Charles Busch: I use to - when it first started happening, it was a fascinating novelty. I started writing to provide myself with acting opportunities. They were vehicles to give me the opportunity to act. Then I got into the writing itself, which I now say I prefer to acting. I never expected anyone to play my roles. I thought of my plays as stuff as special material. When they first started getting produced, I thought it was cool and I went. But then I stopped because I was so wrapped in the productions that I was performing in to get any distance from them. There was such nostalgia for those early plays because I bring such baggage with me. I can’t appreciate what’s there. I’m available on line to directors if they want my big fat opinion, which I give, but I not sure if they take me very seriously.


Obsessed with ’Survivor’

EDGE: You’ve mentioned watching reality television. Do you watch a lot of it and what do you like?

Charles Busch: I have trouble watching scripted TV because in my head I can hear the executive giving notes, like a commentary track; so it’s very creepy. And the reality shows I watch is very narrow. I only watch competition shows. I don’t watch the "Housewives" or "Jersey Shore." I am obsessed with "Survivor." My partner and I haven’t missed an episode in 22 years. I hope that you don’t think less of me. Some couples stay together because of golf. We’ve got "Survivor." And I feel as if I’m in graduate school - I’ve learned so much about fashion from "Project Runway" and cooking from "Top Chef" and dance from "So You Think You Can Dance" and pop music from "Idol." I have big fat opinions about a lot of things from just watching these reality shows. And "Survivor" is a very fascinating show psychologically - it can be seen as a metaphor for any group interaction. When we were doing "Taboo," Rosie and I would joke that we were in ’Survivo’ going to tribal council facing elimination. It’s really fascinating. It’s really interesting when there’s two gay people on the show that you would think would bond together, and they don’t - they bond with people of their own age or class. It’s fascinating.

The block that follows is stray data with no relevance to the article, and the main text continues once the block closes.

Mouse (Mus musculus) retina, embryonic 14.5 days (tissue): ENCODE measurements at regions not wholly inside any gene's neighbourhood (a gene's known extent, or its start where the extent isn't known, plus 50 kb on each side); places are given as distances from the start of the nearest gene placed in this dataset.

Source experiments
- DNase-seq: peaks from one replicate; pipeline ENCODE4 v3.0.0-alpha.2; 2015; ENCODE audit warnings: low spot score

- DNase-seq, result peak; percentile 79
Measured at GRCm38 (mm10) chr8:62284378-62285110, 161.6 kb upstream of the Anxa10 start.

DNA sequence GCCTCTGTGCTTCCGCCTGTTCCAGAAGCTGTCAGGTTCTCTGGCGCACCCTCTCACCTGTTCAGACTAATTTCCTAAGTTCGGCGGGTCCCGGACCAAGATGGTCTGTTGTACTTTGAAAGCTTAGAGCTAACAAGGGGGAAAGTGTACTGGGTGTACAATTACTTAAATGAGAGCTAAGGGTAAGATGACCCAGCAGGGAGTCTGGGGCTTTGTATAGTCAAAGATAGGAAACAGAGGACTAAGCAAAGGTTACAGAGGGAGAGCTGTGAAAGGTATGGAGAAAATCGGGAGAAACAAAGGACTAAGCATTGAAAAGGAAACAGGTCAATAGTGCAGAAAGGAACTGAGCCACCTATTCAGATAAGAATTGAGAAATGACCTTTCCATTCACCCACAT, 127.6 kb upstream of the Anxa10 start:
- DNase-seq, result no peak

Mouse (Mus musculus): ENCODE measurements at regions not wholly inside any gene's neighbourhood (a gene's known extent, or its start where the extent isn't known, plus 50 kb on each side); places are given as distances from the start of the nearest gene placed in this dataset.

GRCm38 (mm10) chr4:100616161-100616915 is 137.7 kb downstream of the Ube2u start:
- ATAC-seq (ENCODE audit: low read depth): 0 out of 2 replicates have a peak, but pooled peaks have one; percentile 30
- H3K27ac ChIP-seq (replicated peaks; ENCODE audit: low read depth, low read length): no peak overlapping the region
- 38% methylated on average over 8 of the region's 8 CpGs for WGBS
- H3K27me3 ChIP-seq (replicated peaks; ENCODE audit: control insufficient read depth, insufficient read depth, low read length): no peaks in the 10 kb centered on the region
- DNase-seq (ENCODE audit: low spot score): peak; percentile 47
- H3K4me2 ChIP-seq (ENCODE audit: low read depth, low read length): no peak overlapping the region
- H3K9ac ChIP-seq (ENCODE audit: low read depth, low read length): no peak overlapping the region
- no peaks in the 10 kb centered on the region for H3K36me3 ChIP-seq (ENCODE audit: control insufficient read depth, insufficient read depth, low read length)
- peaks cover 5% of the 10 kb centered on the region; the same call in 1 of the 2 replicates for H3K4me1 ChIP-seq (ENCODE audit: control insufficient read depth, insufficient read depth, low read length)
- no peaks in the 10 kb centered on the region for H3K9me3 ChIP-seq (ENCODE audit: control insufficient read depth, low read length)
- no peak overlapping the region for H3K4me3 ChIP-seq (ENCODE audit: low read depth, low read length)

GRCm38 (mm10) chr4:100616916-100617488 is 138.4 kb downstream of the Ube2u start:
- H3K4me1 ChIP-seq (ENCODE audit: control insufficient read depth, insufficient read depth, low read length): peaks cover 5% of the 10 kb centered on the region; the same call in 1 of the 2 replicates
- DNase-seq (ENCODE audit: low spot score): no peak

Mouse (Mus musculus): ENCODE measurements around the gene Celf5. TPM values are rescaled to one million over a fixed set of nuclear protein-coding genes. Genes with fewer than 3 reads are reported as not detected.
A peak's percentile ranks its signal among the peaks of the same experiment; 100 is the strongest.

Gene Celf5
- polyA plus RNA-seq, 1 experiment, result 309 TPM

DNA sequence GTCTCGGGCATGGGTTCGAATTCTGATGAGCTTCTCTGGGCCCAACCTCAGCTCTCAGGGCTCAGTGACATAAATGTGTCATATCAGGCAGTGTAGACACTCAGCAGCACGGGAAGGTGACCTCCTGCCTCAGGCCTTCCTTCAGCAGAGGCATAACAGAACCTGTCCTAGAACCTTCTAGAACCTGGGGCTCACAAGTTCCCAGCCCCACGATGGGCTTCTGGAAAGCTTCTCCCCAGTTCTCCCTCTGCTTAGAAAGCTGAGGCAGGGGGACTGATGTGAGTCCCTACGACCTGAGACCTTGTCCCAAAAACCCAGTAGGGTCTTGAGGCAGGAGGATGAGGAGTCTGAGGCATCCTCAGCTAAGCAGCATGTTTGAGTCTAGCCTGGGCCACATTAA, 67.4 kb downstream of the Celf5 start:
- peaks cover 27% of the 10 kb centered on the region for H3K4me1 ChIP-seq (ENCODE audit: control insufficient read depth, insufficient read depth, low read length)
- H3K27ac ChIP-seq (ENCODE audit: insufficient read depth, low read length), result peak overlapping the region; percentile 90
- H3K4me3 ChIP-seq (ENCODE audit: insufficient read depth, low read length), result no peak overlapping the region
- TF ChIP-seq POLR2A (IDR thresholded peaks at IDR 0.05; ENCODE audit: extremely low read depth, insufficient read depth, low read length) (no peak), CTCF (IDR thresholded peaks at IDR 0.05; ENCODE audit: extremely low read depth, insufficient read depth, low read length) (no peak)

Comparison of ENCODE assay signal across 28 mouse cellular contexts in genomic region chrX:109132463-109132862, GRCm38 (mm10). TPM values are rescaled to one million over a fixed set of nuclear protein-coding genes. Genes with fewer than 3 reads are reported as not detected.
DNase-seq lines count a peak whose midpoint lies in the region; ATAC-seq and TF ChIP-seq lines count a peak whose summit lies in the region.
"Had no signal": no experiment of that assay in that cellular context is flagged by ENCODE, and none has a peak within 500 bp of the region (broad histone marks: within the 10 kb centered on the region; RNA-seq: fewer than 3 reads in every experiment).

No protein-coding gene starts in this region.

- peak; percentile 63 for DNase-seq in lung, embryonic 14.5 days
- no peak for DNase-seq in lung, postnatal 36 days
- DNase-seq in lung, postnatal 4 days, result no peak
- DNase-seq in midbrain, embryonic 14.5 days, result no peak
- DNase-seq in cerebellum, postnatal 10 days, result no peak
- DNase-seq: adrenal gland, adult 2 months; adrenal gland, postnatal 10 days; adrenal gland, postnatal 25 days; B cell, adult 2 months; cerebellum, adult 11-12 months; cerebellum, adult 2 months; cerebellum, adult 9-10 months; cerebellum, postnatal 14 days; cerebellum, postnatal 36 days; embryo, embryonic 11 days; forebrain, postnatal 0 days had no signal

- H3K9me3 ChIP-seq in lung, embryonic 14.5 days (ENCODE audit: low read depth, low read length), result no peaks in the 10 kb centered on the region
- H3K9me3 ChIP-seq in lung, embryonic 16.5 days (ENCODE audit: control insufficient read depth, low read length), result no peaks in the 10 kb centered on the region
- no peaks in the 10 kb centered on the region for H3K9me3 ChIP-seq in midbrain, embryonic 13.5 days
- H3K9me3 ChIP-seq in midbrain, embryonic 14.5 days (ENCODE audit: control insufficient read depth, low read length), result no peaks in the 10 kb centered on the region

EDGE: Do you watch "RuPaul’s Drag Race?"

Charles Busch: I love that. It’s a very narrow view of drag, which I guess it would have to be because it would be hard to judge drag performers that run the entire gamut of drag performers. So it’s this narrow lipsynching, glamour drag thing. That said, they do a great job. Reality show is all about the casting - who are good television characters and they do a very good job of that. If RuPaul reads this, I would love to be a judge. That would be fun .I only have met Ru a couple of times, but I think he’s fabulous.

EDGE: You mentioned Varla Jean Merman earlier. She’s an iconic Provincetown personality...

Charles Busch: You know, I’m so out of it. When anyone asks me who is the up-and-coming drag performers, but I don’t know of any. I’m too busy watching Top Chef Dancers. But I always think of Varla when asked that question. Not that she’s up-and-coming. She’s been around as long as Joan Crawford. And she’s got that same hard core. He’s a wonderful actor. I’ve seen Varla do ’Irma Vep.’ There’s never a dull moment in any of her shows. But, you know, whenever I see pictures of Adelle, I think of Varla. They look alike. Varla should do her...

EDGE: Are you going to spend much time in Provincetown>

Charles Busch: It’s the first week of rehearsal for my new play and it’s the only time they want me around. After that, it’s get lost. So I arrive on Friday, stay Saturday and Sunday and go back Monday. I’d love to stay longer and see some shows. I’ve recently met Ryan Landry and I would love to see one of his plays, and my friend Tom Judson is there, so I hope to see him. But don’t expect me to be busking on the street -- I’m too old for that.

Charles Busch will be appearing with Seth Rudetsky as part of Rudetsky’s Broadway at the Art House series on July 2 at 9pm and July 3 at 7:30 pm. The Art House is located at 214 Commercial Street, Provincetown, MA. For more information visit the Art House website.


Robert Nesti can be reached at rnesti@edgemedianetwork.com.